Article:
While I flagged the key demographics that contributed to the Greens’ performance at the start, it’s worth noting that there was a wider shift beyond these already Green-friendly groups; while overall small, the relative gains the party made in more rural areas are still hugely significant. The map below, which shows the relative growth in party support between 2016 and 2020, is evidence of that.
This map is truly remarkable. Even Sinn Féin’s thunderous performance in 2020 didn’t come close to generating these kind of swings – although granted, they were working from a higher base in most constituencies. Even in areas where the party was traditionally strong – like Dublin Bay South – the vote increased massively. The party won a highest-ever 12 seats, and shattered its prior best FPV performance in almost every constituency in the country.
Serious inroads were made in what had previously been its weakest areas, heavily rural constituencies and working-class areas of Dublin. This was in many ways, a start-of-a-movement election; support had increased but was nascent in many areas, and in many places connected more to the wider environmental concerns than it was to the party itself.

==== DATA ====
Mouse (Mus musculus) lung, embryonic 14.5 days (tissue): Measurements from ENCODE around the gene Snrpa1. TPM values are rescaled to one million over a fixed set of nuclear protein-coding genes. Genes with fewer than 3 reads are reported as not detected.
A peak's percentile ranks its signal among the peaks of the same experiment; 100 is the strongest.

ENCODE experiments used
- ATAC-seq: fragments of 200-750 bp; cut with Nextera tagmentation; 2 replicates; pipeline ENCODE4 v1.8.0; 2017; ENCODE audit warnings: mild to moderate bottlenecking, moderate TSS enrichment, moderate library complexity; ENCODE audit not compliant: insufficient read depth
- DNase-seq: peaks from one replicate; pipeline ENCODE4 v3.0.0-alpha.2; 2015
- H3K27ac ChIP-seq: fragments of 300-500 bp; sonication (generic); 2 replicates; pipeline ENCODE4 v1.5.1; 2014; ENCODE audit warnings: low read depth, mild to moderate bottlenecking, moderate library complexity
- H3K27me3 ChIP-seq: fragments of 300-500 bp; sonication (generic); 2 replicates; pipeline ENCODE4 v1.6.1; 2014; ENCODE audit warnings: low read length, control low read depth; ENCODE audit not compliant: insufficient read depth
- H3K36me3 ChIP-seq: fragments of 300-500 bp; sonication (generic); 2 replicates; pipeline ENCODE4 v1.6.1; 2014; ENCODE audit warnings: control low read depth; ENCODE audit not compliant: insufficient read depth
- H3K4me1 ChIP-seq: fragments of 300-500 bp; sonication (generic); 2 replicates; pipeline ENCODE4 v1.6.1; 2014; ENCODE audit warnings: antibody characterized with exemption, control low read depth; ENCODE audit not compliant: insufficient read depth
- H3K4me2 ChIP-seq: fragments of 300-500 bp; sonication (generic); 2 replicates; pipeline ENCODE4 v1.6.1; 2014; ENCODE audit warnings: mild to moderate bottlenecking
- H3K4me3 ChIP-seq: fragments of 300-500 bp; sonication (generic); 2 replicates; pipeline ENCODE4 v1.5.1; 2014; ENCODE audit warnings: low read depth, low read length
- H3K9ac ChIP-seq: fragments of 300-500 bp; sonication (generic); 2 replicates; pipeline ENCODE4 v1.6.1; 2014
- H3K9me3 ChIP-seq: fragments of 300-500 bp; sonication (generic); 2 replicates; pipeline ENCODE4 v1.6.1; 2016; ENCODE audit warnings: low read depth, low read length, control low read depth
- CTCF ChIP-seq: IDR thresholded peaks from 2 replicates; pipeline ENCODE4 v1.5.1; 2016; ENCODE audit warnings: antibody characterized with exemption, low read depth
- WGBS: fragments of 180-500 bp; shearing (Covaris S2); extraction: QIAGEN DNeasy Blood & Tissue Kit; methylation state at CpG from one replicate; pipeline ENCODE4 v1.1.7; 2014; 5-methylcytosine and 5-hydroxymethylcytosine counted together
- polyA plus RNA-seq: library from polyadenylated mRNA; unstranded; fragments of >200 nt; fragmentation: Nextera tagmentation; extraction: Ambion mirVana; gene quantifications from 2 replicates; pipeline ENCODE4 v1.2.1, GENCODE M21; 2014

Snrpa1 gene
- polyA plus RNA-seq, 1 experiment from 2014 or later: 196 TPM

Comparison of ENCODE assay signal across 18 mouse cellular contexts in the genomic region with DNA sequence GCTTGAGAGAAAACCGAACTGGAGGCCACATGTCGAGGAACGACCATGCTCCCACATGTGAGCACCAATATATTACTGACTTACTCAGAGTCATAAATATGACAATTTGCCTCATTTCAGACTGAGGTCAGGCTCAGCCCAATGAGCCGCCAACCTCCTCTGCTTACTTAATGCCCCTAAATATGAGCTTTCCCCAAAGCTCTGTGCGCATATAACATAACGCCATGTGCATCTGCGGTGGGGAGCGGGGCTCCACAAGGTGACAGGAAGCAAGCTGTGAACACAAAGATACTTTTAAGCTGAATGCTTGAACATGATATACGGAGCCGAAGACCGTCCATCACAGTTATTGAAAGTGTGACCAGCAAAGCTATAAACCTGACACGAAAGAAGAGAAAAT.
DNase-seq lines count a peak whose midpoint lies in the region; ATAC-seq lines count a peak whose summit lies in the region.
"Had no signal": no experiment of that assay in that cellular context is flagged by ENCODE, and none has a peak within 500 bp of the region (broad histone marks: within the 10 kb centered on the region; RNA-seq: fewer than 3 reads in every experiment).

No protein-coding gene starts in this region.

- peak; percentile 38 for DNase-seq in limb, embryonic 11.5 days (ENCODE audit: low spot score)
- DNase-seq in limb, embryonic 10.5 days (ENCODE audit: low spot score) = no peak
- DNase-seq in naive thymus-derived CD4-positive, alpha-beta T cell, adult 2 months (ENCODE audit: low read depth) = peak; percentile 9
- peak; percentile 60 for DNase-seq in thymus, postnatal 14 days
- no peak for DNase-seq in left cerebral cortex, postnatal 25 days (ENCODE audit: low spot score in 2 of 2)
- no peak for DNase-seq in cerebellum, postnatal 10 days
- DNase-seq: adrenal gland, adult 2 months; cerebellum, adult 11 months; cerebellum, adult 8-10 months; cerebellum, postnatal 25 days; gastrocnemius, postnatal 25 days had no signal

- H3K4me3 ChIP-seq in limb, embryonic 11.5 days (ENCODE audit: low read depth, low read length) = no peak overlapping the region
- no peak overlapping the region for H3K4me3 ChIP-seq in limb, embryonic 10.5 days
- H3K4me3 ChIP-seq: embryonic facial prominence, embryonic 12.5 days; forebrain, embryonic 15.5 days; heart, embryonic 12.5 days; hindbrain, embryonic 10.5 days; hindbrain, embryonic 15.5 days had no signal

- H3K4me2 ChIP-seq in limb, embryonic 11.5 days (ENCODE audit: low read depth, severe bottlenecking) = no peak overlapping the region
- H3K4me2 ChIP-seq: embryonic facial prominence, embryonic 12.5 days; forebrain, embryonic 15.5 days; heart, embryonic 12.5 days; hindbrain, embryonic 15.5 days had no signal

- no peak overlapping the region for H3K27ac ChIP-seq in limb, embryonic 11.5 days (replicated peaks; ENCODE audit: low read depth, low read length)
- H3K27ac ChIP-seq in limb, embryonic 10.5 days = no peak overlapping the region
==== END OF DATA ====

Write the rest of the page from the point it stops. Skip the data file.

This is reflected in a number of the truly spectacular rises shown in the above map. By way of example, consider Limerick County, Mayo, Roscommon-Galway and Meath East. The Green party candidates in these places – Claire Keating, Saoirse McHugh, Julie O’Donoghue and Seán McCabe – were established local environmental/social activists who joined the party between 2016 and 2020. These were smart recruitment calls – the kind of people who could bring the movement with them to the party. But they reflected the point made above – that the Green Wave was about more than the Green Party.